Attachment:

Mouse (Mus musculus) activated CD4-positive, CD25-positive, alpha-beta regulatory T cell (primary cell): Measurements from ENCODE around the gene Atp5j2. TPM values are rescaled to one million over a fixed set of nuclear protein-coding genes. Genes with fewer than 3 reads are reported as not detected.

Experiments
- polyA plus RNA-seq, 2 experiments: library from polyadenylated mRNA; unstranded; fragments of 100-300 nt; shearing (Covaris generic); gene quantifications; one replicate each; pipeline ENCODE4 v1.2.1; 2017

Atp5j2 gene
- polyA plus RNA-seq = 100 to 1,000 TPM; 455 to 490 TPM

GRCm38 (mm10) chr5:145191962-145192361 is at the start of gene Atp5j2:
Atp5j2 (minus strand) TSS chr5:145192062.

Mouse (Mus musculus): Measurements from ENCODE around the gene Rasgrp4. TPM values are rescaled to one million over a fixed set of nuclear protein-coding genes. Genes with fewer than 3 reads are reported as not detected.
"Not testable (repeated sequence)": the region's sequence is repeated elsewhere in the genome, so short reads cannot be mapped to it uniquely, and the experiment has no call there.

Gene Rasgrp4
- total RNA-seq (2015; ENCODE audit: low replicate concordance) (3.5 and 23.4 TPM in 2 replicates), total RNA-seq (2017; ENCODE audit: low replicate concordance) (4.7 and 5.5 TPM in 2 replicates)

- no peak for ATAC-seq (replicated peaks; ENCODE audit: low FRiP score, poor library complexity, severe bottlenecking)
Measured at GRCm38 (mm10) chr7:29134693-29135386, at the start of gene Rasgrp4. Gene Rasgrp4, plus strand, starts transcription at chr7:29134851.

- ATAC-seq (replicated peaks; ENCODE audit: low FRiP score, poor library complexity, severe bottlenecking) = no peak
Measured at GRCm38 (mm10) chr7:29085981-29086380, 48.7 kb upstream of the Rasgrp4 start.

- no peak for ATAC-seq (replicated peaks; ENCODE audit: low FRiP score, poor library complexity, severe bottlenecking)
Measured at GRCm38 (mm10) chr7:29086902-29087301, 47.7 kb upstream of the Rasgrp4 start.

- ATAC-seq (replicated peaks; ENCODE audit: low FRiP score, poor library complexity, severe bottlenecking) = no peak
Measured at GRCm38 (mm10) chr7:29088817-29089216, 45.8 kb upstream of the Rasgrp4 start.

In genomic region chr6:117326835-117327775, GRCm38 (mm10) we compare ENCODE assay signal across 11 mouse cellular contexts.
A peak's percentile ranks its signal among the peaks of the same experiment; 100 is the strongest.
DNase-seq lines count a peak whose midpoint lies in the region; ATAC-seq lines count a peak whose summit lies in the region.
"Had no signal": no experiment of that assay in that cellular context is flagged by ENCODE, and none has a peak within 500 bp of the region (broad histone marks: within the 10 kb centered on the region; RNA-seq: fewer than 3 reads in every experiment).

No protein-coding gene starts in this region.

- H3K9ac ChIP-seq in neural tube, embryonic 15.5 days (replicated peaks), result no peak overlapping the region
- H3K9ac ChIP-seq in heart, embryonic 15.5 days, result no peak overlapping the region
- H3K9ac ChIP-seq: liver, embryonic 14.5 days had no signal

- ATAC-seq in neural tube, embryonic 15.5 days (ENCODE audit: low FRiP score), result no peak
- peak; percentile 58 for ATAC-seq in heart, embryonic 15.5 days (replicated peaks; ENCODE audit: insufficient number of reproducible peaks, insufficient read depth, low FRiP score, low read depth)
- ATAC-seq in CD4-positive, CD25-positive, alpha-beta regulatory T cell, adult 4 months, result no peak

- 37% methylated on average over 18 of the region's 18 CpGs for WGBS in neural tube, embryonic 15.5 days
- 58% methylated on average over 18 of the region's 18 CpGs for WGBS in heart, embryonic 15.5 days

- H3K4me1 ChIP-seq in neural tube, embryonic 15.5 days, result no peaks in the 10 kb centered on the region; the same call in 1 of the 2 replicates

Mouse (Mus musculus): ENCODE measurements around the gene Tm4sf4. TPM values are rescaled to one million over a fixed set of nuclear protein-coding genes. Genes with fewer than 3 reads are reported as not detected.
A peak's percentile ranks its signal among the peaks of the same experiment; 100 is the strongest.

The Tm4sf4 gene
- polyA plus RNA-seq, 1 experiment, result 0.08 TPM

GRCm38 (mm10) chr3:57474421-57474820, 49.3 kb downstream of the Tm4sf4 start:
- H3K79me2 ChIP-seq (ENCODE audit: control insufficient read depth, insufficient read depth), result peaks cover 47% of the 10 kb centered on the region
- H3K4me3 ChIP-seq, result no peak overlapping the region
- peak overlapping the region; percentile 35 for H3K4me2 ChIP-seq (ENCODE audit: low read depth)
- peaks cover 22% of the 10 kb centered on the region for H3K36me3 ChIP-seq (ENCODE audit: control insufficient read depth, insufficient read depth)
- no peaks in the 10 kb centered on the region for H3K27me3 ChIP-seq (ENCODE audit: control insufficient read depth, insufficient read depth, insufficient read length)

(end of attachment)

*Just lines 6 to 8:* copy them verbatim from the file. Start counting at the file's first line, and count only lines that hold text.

GRCm38 (mm10) chr5:145191962-145192361 is at the start of gene Atp5j2:
Atp5j2 (minus strand) TSS chr5:145192062.

Mouse (Mus musculus): Measurements from ENCODE around the gene Rasgrp4. TPM values are rescaled to one million over a fixed set of nuclear protein-coding genes. Genes with fewer than 3 reads are reported as not detected.